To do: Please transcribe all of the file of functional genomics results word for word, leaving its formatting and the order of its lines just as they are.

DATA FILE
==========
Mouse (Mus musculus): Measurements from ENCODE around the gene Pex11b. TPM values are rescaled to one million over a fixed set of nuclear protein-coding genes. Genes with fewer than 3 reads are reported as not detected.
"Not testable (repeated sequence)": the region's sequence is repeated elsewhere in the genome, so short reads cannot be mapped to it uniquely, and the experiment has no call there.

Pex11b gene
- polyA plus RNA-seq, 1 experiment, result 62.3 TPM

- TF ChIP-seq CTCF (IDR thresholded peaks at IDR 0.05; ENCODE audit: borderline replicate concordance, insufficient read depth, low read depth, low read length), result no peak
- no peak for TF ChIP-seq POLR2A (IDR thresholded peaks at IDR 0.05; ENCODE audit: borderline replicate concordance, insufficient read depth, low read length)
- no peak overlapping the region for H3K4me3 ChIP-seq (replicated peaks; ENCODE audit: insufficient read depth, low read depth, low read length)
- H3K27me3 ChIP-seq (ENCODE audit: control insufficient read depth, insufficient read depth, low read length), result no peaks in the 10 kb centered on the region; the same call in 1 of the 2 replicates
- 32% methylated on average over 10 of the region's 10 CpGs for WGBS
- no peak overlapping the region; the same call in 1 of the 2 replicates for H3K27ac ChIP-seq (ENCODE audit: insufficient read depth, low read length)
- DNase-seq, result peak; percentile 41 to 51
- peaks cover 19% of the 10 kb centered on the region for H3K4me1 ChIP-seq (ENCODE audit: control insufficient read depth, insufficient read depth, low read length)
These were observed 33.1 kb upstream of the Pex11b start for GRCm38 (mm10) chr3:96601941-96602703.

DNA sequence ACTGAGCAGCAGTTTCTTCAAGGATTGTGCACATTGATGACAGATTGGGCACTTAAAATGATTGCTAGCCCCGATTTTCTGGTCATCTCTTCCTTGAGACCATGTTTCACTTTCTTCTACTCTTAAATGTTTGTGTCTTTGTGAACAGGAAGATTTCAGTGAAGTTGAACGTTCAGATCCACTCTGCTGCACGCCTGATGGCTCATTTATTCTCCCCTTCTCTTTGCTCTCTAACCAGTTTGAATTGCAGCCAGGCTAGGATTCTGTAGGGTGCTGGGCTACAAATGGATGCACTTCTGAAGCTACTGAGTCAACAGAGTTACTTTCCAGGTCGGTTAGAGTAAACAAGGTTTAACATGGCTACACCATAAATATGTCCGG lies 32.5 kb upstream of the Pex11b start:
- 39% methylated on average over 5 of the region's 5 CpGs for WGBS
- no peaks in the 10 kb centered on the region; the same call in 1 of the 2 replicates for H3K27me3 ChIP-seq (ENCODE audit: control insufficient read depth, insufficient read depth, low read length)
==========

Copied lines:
Mouse (Mus musculus): Measurements from ENCODE around the gene Pex11b. TPM values are rescaled to one million over a fixed set of nuclear protein-coding genes. Genes with fewer than 3 reads are reported as not detected.
"Not testable (repeated sequence)": the region's sequence is repeated elsewhere in the genome, so short reads cannot be mapped to it uniquely, and the experiment has no call there.

Pex11b gene
- polyA plus RNA-seq, 1 experiment, result 62.3 TPM

- TF ChIP-seq CTCF (IDR thresholded peaks at IDR 0.05; ENCODE audit: borderline replicate concordance, insufficient read depth, low read depth, low read length), result no peak
- no peak for TF ChIP-seq POLR2A (IDR thresholded peaks at IDR 0.05; ENCODE audit: borderline replicate concordance, insufficient read depth, low read length)
- no peak overlapping the region for H3K4me3 ChIP-seq (replicated peaks; ENCODE audit: insufficient read depth, low read depth, low read length)
- H3K27me3 ChIP-seq (ENCODE audit: control insufficient read depth, insufficient read depth, low read length), result no peaks in the 10 kb centered on the region; the same call in 1 of the 2 replicates
- 32% methylated on average over 10 of the region's 10 CpGs for WGBS
- no peak overlapping the region; the same call in 1 of the 2 replicates for H3K27ac ChIP-seq (ENCODE audit: insufficient read depth, low read length)
- DNase-seq, result peak; percentile 41 to 51
- peaks cover 19% of the 10 kb centered on the region for H3K4me1 ChIP-seq (ENCODE audit: control insufficient read depth, insufficient read depth, low read length)
These were observed 33.1 kb upstream of the Pex11b start for GRCm38 (mm10) chr3:96601941-96602703.

DNA sequence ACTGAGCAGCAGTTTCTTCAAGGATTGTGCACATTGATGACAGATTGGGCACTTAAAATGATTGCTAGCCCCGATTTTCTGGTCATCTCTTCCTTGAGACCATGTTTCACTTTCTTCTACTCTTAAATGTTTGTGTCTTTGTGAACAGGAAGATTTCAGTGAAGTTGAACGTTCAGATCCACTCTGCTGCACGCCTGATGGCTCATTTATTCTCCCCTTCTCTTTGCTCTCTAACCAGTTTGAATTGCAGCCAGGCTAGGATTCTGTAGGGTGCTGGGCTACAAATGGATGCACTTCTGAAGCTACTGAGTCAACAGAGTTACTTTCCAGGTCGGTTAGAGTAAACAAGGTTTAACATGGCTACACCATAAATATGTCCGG lies 32.5 kb upstream of the Pex11b start:
- 39% methylated on average over 5 of the region's 5 CpGs for WGBS
- no peaks in the 10 kb centered on the region; the same call in 1 of the 2 replicates for H3K27me3 ChIP-seq (ENCODE audit: control insufficient read depth, insufficient read depth, low read length)